The primary endpoint did not reach significance and so the study failed….That’s how we do trials.

What does Beta interferon do?
Ann Neurol. 1994;36 Suppl:S113-4. This trial was monitored by both clinical and magnetic resonance imaging (MRI) methods. Clinical effect was a 30% reduction in relapse rate in the group treated with a high dose. The MRI activity rate was reduced by a median of 70% in both treatment groups.

De Stefano N, Curtin F, Stubinski B, Blevins G, Drulovic J, Issard D, Shotekov P, Gasperini C; IMPROVE Study Investigators.
Rapid benefits of a new formulation of subcutaneous interferon beta-1a in relapsing-remitting multiple sclerosis. Mult Scler. 2010; 16(7):888-92.

This study evaluated the efficacy of a new formulation of subcutaneous (sc) interferon (IFN)-β1a in relapsing—remitting multiple sclerosis (RRMS). Patients (n = 180) were randomized (2 : 1) to IFN-β1a or placebo for 16 weeks; all patients then received IFN-β1a for 24 weeks. Monthly brain MRI was performed. At week 16, the mean number of combined unique active (CUA) lesions was lower with IFN-β1a than with placebo (p < 0.001; 69% fewer lesions). The mean cumulative number of CUA lesions was already lower with IFN-β1a by week 4 (post hoc analysis; p = 0.015). The new formulation of sc IFN-β1a has rapid beneficial effects on MRI outcomes in RRMS

So anti-IL17 is hardly in the league of something like natalizumab.  

Were the T cell immunologists deluding themselves?

However, is it the inhibition of interleukin 17 actually due to Th17 effects? IL-17 is involved in B cell development and can enhance B cell proliferation and germinal center formation. Therefore it could effect memory B cell formation. I guess we will have to wait to see if this is found in psoriasis where the blocking antibody is being used.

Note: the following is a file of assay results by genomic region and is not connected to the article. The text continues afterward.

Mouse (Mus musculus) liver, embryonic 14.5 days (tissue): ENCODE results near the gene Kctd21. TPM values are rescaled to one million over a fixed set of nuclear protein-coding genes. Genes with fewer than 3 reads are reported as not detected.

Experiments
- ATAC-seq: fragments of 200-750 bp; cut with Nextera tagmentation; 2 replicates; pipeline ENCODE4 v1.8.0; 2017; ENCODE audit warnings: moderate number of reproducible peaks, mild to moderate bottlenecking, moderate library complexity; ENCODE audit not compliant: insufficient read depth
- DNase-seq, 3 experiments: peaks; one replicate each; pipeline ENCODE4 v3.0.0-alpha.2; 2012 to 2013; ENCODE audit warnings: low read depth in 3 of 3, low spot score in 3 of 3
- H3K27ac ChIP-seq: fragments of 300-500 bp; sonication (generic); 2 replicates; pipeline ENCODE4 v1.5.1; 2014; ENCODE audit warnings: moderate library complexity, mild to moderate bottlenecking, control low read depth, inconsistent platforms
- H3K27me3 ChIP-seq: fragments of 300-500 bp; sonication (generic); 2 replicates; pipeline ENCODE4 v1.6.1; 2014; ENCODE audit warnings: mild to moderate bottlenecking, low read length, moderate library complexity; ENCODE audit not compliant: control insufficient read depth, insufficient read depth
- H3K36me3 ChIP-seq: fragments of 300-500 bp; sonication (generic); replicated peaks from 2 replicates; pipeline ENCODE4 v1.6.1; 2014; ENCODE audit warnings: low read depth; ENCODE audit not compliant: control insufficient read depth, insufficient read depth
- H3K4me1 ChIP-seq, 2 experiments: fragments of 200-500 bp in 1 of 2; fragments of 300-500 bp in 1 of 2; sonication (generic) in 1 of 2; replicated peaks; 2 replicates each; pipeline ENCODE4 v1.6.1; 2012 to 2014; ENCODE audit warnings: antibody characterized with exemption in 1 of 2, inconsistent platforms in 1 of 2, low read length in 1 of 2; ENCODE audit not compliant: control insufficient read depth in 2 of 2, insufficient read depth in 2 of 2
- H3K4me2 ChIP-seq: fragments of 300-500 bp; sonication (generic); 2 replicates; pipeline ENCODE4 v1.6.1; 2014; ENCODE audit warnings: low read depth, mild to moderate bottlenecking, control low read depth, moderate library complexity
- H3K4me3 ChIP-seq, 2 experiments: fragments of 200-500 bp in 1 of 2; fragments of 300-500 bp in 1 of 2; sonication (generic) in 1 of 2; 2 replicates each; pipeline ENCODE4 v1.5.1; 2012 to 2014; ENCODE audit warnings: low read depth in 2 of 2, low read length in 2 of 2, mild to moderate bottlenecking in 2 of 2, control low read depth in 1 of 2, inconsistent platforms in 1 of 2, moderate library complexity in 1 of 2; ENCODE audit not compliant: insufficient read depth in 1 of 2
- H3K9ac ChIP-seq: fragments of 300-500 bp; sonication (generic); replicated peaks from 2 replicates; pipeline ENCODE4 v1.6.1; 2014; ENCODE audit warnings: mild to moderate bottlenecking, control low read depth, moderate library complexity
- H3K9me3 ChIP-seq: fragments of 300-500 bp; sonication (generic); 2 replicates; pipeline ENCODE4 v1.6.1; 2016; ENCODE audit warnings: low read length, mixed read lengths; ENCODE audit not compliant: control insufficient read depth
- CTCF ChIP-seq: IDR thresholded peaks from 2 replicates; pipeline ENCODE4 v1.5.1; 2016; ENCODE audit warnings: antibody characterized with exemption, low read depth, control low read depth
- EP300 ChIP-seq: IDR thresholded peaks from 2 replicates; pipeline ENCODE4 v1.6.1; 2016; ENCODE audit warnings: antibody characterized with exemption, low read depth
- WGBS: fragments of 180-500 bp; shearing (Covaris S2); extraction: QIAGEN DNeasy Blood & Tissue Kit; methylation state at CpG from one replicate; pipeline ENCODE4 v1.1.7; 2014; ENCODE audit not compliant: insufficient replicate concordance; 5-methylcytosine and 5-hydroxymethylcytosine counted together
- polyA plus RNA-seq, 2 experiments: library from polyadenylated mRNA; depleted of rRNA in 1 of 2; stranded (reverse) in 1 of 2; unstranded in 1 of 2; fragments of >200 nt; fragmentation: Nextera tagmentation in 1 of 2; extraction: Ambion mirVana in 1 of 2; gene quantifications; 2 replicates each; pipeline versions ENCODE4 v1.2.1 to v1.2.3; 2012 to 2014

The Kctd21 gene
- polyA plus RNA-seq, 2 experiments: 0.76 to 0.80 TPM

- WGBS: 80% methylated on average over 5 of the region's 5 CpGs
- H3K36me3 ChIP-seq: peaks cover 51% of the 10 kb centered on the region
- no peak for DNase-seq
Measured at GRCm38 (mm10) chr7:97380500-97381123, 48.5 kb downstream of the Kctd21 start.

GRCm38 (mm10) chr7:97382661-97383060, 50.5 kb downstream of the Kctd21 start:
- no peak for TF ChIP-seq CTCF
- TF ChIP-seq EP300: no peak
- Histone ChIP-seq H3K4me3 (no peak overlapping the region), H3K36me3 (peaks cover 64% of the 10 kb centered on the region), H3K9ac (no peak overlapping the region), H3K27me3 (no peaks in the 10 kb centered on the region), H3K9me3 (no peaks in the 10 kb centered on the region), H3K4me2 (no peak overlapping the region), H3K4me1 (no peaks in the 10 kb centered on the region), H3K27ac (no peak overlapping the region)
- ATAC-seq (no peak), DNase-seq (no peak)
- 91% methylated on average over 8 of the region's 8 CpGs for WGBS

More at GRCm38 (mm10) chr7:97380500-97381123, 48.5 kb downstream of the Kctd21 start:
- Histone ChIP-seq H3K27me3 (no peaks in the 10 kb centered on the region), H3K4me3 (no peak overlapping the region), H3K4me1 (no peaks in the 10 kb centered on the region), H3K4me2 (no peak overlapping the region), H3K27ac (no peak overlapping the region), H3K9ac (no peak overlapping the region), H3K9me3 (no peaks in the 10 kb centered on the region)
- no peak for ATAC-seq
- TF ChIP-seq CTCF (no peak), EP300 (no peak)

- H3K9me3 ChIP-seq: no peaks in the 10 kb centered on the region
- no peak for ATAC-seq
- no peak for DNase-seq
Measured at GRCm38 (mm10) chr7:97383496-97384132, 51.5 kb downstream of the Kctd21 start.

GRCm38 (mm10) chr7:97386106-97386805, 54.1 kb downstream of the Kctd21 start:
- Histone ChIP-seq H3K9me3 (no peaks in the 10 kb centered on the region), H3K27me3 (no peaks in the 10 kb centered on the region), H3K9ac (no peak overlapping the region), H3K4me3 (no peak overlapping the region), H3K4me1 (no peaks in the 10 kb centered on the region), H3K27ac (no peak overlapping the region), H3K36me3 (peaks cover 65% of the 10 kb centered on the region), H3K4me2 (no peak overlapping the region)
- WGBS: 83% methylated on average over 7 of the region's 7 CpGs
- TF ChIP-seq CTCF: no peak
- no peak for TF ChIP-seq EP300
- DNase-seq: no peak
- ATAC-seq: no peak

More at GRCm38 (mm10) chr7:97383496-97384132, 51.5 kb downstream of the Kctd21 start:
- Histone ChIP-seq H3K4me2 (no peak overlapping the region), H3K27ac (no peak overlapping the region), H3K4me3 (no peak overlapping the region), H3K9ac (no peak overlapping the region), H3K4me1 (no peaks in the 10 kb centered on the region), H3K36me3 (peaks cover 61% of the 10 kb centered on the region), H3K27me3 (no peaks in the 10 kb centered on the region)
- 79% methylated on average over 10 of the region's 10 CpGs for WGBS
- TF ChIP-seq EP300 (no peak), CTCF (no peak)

(d) The argument was made that Tcellers stop people understanding of how MS works because they view MS as a single cell type. This was clearly evident in the argument of ProfW

(d) An argument was that memory B cells and EBV was interlinked
The question was asked if you have antigen specific B cells, there must be antigen specific T cells. What are they doing? 

If the question was turned around and you ask a T celler, what are the antigen specific B cells doing? The answer may be who cares about B cells.

However, if EBV is driving the memory B cell activity, 
Does there need to be a T cell help as the virus can make naive  B cells proliferate and differentiate into memory B cells and this could be without T cells

There are testable hypothesis that come for these studies, 

I suspect the T cellers will continue with their T cell stuff as usual. This is fine meaning we can do it.

However, there was enough open-minded  people in the audience to see sense and they are the people who may be treating you.

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  • Oh what hijinks and larks. So much fun. I almost forgot that nearly all DMDs are a wasted time and that you're paying lip service to treating pwMS and just playing in your sandbox world of pharma funded low efficacy drugs.

    Still ha, what fun with your funny light-hearted post.